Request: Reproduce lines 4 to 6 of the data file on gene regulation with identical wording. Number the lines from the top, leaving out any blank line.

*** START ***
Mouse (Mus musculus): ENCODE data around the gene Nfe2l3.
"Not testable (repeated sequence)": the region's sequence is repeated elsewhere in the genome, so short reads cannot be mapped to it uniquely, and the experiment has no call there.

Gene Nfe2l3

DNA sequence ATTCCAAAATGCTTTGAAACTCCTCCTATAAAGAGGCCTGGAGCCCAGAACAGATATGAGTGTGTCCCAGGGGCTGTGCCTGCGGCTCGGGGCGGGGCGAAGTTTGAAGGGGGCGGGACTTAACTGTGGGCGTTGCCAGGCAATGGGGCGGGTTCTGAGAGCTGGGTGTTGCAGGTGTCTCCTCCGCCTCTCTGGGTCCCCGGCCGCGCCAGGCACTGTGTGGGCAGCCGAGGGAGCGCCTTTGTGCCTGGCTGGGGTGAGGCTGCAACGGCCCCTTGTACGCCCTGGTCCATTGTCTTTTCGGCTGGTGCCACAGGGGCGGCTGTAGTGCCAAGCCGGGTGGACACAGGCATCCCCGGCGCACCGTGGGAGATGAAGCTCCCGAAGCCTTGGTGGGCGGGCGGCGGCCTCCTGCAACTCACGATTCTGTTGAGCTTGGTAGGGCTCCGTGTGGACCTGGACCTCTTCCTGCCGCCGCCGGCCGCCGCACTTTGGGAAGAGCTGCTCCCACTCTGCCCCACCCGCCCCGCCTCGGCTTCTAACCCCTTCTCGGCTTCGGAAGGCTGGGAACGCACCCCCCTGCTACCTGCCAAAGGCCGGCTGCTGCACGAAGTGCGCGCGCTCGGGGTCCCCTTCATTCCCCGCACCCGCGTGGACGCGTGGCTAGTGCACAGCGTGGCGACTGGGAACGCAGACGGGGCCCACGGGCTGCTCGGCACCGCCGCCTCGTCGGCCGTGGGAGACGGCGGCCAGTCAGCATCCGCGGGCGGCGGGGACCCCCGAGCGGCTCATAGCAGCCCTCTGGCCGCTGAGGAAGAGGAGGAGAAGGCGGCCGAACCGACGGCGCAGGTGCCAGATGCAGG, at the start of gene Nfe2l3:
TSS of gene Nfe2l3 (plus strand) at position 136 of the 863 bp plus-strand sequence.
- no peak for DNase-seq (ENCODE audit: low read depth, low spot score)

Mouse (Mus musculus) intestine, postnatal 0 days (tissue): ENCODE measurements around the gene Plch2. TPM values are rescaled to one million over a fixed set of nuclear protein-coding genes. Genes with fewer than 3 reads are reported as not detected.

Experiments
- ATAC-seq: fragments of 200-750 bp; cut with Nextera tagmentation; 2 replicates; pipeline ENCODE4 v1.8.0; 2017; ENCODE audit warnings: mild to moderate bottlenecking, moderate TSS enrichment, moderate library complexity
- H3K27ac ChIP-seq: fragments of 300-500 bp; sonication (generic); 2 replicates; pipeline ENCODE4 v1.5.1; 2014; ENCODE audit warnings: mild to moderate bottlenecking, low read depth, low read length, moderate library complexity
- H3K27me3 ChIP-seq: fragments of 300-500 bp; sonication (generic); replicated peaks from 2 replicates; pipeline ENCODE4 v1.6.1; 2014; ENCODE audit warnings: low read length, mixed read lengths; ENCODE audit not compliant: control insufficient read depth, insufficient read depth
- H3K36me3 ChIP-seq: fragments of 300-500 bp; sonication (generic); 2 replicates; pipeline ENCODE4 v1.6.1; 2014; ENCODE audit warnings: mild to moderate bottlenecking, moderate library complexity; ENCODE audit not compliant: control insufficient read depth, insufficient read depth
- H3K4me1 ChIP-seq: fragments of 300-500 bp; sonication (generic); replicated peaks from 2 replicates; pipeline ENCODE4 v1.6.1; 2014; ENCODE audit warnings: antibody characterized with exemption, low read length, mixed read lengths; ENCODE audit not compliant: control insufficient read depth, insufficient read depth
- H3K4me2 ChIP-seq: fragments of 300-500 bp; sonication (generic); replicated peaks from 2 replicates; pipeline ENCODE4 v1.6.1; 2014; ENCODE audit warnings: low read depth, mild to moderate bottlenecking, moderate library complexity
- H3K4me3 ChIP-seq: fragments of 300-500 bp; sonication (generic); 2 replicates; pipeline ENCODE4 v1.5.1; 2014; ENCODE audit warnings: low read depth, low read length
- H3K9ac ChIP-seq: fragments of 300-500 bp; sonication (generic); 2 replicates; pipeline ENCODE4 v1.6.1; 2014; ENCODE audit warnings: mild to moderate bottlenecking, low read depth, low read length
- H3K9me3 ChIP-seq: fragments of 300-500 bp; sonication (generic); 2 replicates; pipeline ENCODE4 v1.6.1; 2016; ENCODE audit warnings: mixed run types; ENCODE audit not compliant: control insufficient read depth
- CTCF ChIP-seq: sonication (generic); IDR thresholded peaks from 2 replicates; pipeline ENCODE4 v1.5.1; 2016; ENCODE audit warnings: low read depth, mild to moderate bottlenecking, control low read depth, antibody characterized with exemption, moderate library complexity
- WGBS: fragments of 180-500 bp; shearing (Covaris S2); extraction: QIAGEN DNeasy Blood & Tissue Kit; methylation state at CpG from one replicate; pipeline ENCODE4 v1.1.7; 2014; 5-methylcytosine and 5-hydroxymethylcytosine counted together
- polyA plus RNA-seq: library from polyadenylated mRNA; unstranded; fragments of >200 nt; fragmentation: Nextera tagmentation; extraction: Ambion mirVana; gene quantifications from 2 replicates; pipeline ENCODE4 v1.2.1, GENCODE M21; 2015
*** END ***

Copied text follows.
DNA sequence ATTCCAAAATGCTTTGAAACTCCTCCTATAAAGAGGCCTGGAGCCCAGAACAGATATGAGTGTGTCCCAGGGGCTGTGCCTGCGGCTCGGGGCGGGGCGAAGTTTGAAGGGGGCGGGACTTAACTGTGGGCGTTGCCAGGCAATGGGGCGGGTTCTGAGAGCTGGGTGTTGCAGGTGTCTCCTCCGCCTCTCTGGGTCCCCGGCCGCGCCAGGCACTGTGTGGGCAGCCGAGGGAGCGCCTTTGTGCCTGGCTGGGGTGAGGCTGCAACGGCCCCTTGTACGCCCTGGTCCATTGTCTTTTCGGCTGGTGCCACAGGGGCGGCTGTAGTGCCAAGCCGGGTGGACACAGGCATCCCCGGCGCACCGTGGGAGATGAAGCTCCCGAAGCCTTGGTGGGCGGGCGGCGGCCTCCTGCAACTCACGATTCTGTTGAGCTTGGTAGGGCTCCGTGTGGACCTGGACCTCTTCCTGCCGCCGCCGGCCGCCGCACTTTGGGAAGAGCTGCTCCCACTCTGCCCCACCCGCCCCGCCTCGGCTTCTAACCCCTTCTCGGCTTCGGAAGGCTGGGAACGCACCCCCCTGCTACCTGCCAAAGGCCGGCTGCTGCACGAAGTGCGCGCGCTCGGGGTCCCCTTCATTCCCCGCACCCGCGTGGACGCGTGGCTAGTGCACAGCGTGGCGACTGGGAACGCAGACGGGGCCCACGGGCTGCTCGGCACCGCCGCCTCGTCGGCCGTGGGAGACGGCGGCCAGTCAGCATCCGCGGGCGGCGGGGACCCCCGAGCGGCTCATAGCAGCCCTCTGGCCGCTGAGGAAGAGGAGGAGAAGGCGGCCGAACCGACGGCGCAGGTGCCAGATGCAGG, at the start of gene Nfe2l3:
TSS of gene Nfe2l3 (plus strand) at position 136 of the 863 bp plus-strand sequence.
- no peak for DNase-seq (ENCODE audit: low read depth, low spot score)